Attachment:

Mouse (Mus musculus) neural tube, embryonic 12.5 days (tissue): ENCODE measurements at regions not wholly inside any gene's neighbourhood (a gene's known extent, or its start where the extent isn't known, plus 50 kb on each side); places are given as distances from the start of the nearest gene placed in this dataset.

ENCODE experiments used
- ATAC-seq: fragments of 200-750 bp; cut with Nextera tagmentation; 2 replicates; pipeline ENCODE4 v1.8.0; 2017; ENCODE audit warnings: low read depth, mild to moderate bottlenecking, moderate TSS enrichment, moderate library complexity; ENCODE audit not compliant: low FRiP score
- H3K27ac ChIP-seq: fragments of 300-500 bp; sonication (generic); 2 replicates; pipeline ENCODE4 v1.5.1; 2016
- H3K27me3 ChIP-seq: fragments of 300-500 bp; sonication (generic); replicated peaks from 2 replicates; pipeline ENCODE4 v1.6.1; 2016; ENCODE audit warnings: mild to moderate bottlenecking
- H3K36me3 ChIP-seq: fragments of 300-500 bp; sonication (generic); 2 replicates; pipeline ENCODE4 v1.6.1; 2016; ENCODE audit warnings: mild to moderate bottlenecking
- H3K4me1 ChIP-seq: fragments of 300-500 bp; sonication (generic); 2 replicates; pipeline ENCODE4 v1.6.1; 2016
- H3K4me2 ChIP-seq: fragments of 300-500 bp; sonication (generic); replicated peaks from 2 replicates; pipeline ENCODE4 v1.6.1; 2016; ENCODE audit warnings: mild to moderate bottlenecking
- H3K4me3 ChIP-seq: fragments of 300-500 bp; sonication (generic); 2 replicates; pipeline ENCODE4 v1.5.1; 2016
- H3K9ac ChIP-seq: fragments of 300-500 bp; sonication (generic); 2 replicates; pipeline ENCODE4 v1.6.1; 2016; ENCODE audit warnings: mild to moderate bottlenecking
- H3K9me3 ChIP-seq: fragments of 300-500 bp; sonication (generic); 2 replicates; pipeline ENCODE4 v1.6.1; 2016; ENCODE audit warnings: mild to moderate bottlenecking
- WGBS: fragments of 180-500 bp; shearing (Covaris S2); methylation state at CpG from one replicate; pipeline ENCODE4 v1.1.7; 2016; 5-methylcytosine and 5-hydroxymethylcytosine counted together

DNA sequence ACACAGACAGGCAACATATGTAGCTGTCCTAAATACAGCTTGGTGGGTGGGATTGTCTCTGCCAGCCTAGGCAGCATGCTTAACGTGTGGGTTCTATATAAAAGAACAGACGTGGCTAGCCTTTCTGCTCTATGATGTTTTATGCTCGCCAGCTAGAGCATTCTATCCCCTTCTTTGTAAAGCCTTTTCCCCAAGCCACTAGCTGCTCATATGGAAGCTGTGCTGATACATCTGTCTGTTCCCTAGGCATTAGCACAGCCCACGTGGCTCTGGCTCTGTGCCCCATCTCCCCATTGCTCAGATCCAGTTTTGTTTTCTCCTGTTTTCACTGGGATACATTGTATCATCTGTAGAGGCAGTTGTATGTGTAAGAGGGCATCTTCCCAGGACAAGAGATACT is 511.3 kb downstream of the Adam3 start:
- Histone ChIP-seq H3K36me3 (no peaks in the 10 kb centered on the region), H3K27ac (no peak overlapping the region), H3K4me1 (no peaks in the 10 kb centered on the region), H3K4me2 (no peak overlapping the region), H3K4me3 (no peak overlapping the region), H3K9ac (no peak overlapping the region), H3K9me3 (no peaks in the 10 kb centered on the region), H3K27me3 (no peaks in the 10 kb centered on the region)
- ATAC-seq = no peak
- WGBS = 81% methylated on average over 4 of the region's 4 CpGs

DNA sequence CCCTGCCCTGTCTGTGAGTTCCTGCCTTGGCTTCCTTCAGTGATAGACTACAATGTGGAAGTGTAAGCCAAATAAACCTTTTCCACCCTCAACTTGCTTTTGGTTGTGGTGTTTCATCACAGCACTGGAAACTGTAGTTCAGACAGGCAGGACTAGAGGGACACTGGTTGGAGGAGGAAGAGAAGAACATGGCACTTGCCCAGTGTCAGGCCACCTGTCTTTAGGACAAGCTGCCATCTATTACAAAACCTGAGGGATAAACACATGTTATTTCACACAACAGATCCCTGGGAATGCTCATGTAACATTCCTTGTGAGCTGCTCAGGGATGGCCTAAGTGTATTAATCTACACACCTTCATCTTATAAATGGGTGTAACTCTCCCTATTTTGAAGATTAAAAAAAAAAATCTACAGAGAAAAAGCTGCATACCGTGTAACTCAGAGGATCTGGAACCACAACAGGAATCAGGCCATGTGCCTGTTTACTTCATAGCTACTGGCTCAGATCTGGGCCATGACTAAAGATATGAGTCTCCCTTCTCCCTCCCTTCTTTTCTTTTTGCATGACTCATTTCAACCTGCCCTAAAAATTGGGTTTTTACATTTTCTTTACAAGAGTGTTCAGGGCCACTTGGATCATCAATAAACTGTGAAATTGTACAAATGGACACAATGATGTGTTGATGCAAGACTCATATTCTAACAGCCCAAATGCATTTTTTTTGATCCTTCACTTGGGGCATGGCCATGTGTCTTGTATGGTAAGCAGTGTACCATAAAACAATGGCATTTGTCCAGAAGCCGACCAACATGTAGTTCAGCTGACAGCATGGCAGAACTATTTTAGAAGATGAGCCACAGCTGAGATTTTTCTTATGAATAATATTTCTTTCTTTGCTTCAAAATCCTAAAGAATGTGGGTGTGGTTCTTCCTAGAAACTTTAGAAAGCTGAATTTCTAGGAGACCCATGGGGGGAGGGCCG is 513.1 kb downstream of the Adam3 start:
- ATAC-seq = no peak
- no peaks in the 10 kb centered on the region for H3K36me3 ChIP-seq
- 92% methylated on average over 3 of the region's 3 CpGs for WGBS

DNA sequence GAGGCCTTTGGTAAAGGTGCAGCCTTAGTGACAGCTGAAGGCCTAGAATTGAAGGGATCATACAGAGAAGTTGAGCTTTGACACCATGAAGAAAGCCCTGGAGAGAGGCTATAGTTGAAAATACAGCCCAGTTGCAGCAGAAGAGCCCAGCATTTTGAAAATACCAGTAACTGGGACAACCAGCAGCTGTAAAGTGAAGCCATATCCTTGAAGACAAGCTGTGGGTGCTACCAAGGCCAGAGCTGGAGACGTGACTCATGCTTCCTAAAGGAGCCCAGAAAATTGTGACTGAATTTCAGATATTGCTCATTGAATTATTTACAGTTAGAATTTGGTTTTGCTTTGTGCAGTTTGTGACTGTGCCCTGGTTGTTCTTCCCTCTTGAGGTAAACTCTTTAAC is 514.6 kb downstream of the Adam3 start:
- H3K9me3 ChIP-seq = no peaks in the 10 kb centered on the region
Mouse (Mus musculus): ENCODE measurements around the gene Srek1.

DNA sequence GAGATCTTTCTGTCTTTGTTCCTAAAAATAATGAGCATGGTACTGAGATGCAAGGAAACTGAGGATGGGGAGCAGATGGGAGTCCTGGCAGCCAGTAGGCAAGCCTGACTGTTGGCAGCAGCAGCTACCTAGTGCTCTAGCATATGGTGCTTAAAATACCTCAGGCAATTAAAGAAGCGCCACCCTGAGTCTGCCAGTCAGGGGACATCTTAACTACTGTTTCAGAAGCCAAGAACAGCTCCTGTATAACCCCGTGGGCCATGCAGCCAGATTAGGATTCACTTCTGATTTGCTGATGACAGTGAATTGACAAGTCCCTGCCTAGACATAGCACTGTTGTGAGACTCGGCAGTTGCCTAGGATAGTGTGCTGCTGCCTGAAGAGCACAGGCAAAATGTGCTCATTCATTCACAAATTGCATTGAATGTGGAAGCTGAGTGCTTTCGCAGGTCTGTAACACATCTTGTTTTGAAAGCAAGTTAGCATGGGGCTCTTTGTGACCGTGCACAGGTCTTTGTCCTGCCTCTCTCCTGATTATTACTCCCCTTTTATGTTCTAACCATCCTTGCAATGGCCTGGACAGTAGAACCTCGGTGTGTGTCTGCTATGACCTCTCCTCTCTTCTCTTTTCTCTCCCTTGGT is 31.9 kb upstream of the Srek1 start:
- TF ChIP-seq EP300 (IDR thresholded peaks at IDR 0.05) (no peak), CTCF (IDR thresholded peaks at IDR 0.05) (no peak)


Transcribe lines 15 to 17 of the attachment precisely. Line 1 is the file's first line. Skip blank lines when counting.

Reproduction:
- ATAC-seq = no peak
- WGBS = 81% methylated on average over 4 of the region's 4 CpGs

DNA sequence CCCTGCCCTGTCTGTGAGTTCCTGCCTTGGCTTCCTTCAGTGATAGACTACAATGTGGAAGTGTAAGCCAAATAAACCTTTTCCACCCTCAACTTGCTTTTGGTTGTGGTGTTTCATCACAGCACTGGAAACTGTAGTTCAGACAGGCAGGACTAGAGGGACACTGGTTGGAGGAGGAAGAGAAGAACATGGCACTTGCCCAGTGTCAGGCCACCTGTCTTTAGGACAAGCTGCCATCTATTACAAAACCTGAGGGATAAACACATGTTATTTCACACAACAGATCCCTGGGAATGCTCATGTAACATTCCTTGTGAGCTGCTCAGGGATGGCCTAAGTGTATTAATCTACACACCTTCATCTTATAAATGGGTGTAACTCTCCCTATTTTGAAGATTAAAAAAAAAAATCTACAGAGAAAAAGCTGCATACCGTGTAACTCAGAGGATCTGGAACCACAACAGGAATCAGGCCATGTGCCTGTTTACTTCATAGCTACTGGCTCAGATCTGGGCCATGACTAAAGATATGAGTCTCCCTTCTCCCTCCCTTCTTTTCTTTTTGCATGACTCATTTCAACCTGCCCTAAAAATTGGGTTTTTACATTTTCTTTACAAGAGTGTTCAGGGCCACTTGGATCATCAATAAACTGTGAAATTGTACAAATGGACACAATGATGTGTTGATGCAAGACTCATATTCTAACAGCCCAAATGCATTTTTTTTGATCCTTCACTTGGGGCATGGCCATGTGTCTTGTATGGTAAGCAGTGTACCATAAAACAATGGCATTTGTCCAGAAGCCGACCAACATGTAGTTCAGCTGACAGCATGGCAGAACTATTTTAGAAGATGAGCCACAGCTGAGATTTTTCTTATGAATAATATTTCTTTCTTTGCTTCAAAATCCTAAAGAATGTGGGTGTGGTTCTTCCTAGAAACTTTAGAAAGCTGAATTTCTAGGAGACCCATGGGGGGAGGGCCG is 513.1 kb downstream of the Adam3 start: